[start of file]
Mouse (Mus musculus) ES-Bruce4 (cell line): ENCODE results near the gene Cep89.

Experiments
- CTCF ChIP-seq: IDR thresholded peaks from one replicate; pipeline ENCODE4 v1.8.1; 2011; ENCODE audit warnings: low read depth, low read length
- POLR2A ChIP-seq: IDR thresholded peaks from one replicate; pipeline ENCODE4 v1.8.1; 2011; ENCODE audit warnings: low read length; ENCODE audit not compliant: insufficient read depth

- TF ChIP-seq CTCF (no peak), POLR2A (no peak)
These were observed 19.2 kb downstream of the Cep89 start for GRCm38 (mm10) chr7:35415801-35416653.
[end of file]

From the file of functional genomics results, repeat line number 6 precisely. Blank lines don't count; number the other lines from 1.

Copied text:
These were observed 19.2 kb downstream of the Cep89 start for GRCm38 (mm10) chr7:35415801-35416653.